During the selection process to become the Conservative Prospective Parliamentary candidate for Ipswich, writes Tom Hunt, I made clear my support for a northern relief road for Ipswich. I’m fully aware of how significant this issue is for Ipswich and the benefits that a new road could bring. Since my selection as the candidate at the end of September, I’ve been out and about across the town talking to residents and the importance of the road has been impressed upon me strongly. When I launched my campaign website campaigning for the road was listed as one of my top priorities.
However, something I have also picked up whilst discussing the issue with many people locally is the lack of optimism that the project will ever happen. The reality is that the road is long overdue, and I can understand why there is a degree of cynicism. The sense I get from many people I talk to is that it’s great in principle but is unlikely to ever happen.
This does make me think back to my first experience of local government in early 2011. I spent a wet and windy Saturday in February wandering around Ely market square collecting signatures for a petition calling for Ely to have a new southern bypass. A much-needed piece of infrastructure that would deal with a key bottleneck that was blighting the City. I remember vividly the conversations I had on the day, many who signed the petition did whilst also adding the comment, “It will never happen”.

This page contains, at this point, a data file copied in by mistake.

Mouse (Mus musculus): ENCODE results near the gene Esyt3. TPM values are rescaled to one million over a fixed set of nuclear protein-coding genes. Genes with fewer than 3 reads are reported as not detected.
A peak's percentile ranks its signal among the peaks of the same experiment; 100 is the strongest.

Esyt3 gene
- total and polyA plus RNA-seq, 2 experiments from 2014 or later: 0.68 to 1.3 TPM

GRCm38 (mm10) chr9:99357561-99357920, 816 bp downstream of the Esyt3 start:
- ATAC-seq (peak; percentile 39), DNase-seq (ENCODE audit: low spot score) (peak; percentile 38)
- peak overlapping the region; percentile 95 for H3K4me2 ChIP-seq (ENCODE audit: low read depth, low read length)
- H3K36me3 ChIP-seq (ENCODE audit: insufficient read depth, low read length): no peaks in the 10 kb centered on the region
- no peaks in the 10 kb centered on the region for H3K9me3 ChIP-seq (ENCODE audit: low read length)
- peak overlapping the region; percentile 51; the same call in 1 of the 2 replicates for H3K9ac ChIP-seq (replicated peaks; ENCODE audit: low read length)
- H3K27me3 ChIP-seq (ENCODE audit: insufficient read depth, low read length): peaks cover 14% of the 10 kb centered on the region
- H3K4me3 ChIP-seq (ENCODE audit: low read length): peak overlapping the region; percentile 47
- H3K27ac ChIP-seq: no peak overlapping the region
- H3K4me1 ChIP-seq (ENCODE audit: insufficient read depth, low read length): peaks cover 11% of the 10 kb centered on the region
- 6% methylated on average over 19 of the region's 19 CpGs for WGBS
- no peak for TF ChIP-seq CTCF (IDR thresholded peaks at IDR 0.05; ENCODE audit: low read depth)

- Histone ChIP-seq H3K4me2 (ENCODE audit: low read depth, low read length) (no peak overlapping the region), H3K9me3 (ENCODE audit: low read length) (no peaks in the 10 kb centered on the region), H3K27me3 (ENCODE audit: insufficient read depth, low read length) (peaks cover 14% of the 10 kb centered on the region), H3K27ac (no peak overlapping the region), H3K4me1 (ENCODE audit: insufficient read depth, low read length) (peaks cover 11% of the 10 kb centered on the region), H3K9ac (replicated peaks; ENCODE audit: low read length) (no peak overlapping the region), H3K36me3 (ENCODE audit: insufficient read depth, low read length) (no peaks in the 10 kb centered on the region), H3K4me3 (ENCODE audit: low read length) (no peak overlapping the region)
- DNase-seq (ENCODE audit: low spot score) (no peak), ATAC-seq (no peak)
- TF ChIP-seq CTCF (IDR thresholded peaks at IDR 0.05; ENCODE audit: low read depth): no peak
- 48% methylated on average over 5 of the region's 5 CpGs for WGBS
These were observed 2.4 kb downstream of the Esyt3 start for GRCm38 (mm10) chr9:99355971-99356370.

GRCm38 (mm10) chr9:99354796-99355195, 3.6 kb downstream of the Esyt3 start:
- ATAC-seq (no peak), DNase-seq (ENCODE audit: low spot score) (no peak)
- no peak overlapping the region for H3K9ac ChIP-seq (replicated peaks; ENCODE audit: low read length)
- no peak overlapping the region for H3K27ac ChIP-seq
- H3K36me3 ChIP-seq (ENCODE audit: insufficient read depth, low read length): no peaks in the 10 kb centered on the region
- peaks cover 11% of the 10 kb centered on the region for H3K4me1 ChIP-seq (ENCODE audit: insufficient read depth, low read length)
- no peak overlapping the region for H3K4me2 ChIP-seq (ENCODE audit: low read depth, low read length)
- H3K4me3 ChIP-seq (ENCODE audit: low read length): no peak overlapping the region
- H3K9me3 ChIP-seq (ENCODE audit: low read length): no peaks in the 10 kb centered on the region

However, last week I had the pleasure of being at the official opening of the Ely southern bypass. Seven years after I originally started campaigning for it, longer than I would have liked, but delivered nonetheless.
Whilst appreciating the significant differences between the two projects the Ely southern bypass cost just under £50 million. If the northern relief road is to be a dual carriage road the cost estimate I’ve heard is around £250 million, the reality is it could well be more.
As the Conservative PPC for Ipswich and someone who hopes to win the honour of being the MP for the town, I’m determined to play my role in campaigning for a northern relief road. I will work with whoever I can to make it happen. I’ve already discussed the matter with the Leader of the County Council and plan to raise it the Roads Minister over the coming months. What we do know is that in the Budget the Government highlighted the importance of investment into the road network and putt aside £29 billion for the purpose. Let’s make sure we get our fair share.
[The full version of this article on Conservative Home can be read here.]